Located in the valley between the Markagunt and Pausaugunt Plateaus, Panguitch, Utah is home to some of the most majestic scenery on earth. A Native American Paiute word meaning “Big Fish,” Panguitch is undoubtedly named for the famously plentiful lakes in the nearby mountains, hosting some of the largest rainbow trout in the state and ideal for year-round fishing.
As of the 2000 census, Panguitch reportedly hosts a population of 1,623 people, 502 households, and 392 families. This historically rich town is unassuming, quaint, and full of its own charm. Sprinkled with wild-west history, the city boasts small museums, original architecture, stunning wilderness, and plenty of pioneer spirit. Just 24 miles northwest of Bryce Canyon and surrounded by many National Parks and Monuments, this magical little town is one of Utah’s best kept secrets.
Things to Do in Panguitch
In springtime, Panguitch hosts an Annual Quilt Walk Festival where local quilters display both hand-crafted and machine embroidered works of art, while local performers re-enact the story of Quilt Walk and food lovers highlight their culinary creativity with quintessential pioneer cuisine.
As the gentle warmth of spring fades and the lazy days of summer make their yearly entrance into the town of Panguitch, the city pulses with excitement as pilots launch a sky-full of hot air balloons into the heavens for the annual Panguitch Valley Balloon Rally. As night falls, spectators in the Historic Downtown area encounter the adventurous spirit of the town’s past, mixed in the magic of glowing hot air balloons as they parade up and down Main and Center Streets, like enormous planets waiting to be explored in the starlit sky.
Rodeos, concerts, horse racing, sports tournaments, conventions, and equestrian competitions are hosted at the Canyon Country Complex. This state of the art, Triple C Arena is located just off scenic highway 89.
July 24th is one of the town’s biggest celebrations. As the rest of the state pays tribute to the settling of the pioneers in Utah with an annual parade and fireworks, Panguitch commemorates this historic “homecoming” with reunions (family and class), a community breakfast, pit barbeque dinner, races, games, rodeo, and a city dance.
Summer isn’t the only time to enjoy activities in Panguitch. A New Year’s Eve party is held every year at the indoor Triple C Arena. The whole town comes out to celebrate and enjoy food, games and live entertainment. Ice fishermen can ring in the new year by participating in the Panguitch Lake “Big Fish” Derby. Beginning the first Saturday in January they vie for cash and other prizes by catching the largest fish.
For those desiring a more personal tribute to the early settlers of Panguitch, a historic cemetery awaits visitors just two miles east of the town on Highway 89. This hauntingly beautiful burial ground hosts tombstones dated as early as 1870.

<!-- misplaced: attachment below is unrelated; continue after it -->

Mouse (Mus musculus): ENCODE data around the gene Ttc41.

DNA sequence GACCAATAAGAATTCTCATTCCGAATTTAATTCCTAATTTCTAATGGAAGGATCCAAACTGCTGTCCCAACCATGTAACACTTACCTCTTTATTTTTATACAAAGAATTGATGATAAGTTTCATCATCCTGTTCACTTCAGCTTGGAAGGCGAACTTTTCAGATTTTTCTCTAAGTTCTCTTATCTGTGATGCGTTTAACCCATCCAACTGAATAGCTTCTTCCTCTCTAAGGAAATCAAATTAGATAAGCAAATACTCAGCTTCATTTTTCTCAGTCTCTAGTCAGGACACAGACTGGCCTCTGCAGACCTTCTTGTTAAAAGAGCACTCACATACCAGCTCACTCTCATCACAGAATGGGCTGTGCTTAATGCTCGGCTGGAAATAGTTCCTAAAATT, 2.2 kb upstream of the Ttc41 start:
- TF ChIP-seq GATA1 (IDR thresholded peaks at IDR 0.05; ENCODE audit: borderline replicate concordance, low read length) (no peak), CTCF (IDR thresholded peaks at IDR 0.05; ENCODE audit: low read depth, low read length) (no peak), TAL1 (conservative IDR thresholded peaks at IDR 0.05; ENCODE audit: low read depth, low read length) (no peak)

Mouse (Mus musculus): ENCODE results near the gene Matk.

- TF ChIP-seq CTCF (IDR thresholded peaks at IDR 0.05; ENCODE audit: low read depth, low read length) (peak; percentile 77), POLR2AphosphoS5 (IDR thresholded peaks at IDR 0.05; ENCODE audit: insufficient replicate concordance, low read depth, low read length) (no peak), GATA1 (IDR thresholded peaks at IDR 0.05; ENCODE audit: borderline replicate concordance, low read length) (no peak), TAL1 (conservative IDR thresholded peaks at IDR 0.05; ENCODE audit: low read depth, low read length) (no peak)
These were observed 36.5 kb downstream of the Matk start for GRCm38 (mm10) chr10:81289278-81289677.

Although small and relatively unknown to the larger world, the town of Panguitch still quietly bustles with its own city affairs, offering plenty of conveniences for its ever-growing tourism. Hosting fourteen motels, eight restaurants, five fast food eateries, five gas and convenience stores, a fabric store, two grocery stores, two hardware stores, a hospital and clinic, real estate offices, and a Daughters of Utah Pioneers Museum, this vibrant community still thrives.
It was March 1864 when four Mormon families braved the rugged terrain of Utah’s untamed south central canyon lands and settled the small town of Panguitch, Utah. Facing starvation, harsh winters, and tension with the local Native tribes, these pioneers risked survival to establish a community where their beliefs and lifestyle could thrive.
Due to the infamous Black Hawk War raging between the Mormons and the Natives, the first settlement in Panguitch was hesitantly abandoned in 1866. Yet determined pioneers returned in 1871 to continue their predecessors work.
Located in canyon territory around 6,630 feet above sea level, settlers of Panguitch faced the challenge of finding a way to effectively utilize the areas short growing seasons and endure the long, bitter winters.
The first winter thoroughly tested the settlers’ survival skills. With supply routes blocked by snow and crops freezing immaturely, residents, growing dangerously hungry, gathered seven men who volunteered to make the perilous journey over the mountain to secure flour.
With snow too deep for wagons, the volunteers were forced to walk most of the trek. To avoid falling through the snow’s crust, the men used quilts to cover the surface of the snow, creating a cushion to safely walk across. Reaching the end of one quilt, they would place another one down before retrieving the first. This technique led the men safely to the neighboring settlement, and back home again, saving the inhabitants from starvation and blazing into Utah’s history as the famous “quilt walkers.” To honor the innovation of these brave men, the town of Panguitch hosts an annual “Quilt Walk,” reenacting the perilous journey and highlighting local quilters with their embroidered works of art.